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Home » Archive » 2019

TDK conference 2019

Sex determination of lizard species (Sauria) with imaging diagnostic method
Ziszisz Árisz - year 4
University of Veterinary Medicine Budapest, Department of Exotic Animal and Wildlife Medicine
Supervisors: Dr. János Gál, Dr. Márton Hoitsy

Abstract:

Certain species of reptiles can be sexed upon hatching/birth, and there are further species where the sex of the new generation may be determined by temperatures used during incubation. However, sexual dimorphism is not pronounced in many species even in adult specimens. Sexing male and female specimens is an essential part of husbandry and species conservation today. During our research, we focused on species, where sexual dimorphism does not manifest, or only visible at a certain age.

We were looking for the least invasive method for our research, which still delivers reliable results, and is suitable for meeting the increasing demand from reptile keepers at a pet clinic. Based on the above factors, we decided on radiocontrast imaging. Little information is available on the method regarding its use in reptiles, for which reason we had to develop several detailed aspects ourselves, and we performed most examinations for the first time on the species used in our research.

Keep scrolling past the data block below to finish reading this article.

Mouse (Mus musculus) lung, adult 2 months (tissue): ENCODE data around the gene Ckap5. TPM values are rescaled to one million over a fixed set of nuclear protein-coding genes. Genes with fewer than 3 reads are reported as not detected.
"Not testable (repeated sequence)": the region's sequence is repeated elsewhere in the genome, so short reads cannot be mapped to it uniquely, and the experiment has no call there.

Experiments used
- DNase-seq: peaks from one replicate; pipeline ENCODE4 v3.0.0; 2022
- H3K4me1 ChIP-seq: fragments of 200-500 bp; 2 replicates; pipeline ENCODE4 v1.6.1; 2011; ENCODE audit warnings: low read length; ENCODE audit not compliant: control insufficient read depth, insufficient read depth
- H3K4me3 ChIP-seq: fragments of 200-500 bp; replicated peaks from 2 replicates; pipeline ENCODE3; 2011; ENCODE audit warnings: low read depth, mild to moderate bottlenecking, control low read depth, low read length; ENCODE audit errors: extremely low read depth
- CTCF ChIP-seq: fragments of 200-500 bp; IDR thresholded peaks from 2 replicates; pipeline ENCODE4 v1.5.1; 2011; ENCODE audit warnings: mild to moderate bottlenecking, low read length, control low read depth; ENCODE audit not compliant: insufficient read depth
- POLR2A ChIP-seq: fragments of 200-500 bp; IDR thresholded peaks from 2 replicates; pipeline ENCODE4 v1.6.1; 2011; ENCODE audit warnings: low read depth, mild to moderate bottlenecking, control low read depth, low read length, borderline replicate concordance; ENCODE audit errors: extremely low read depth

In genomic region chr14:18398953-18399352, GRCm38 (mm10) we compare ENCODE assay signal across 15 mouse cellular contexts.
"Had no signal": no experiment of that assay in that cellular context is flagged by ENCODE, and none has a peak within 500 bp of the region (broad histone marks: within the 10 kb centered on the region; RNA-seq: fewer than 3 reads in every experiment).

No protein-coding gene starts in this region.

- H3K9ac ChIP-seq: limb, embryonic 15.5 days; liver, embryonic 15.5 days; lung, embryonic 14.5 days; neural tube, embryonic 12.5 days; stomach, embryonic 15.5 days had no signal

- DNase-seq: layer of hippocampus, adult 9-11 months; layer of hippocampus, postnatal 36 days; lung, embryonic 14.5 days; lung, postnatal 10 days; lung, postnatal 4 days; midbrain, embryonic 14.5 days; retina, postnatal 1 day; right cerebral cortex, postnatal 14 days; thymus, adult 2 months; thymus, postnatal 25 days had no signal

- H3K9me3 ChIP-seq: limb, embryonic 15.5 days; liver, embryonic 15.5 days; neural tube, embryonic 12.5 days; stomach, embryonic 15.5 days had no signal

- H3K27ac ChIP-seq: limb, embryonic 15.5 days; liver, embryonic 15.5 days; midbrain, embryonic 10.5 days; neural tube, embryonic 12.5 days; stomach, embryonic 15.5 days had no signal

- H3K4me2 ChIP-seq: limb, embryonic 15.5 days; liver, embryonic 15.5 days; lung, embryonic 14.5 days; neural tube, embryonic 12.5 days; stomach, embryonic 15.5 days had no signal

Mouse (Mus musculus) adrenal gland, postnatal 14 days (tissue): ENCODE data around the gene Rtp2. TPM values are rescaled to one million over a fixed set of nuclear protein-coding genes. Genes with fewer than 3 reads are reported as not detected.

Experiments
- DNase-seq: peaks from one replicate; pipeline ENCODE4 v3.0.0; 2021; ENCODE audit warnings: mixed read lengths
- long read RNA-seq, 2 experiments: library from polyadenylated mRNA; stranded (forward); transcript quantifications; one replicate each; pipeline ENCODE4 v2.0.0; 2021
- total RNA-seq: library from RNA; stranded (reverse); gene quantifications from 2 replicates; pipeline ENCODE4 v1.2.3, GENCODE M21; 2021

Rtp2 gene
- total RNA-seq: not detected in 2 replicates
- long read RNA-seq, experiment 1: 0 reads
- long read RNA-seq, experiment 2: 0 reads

After an overview of the anatomy of the species assessed, we selected an appropriate fixation technique, contrast material and injection applicator. Using the appropriate instruments, we administered the radiocontrast material into the cavity containing the animals' hemipenis/hemiclitoris. Following the manual filling of the cavity, we took X-ray images of the ventrodorsal, dorsoventral, and laterolateral aspects. This was followed by the evaluation of the images, where we distinguished between male and female genitalia based on the morphological differences shown by the radiocontrast material. We performed our examinations on the pets and breeding stock of private reptile keepers, and on specimens in zoo collections. We examined specimens of more than 20 species during our research, all of which belonged to the suborder of lizards. The great majority of these species have never been studied with similar methods.

We wish to use our findings in ex- and in situ species conservation in the future, and transfer them to practical applications. We are planning to determine reference points for further species of reptiles, based on which the examining veterinarian may draw clear conclusions as to the sex of the specimens in the safest manner possible.



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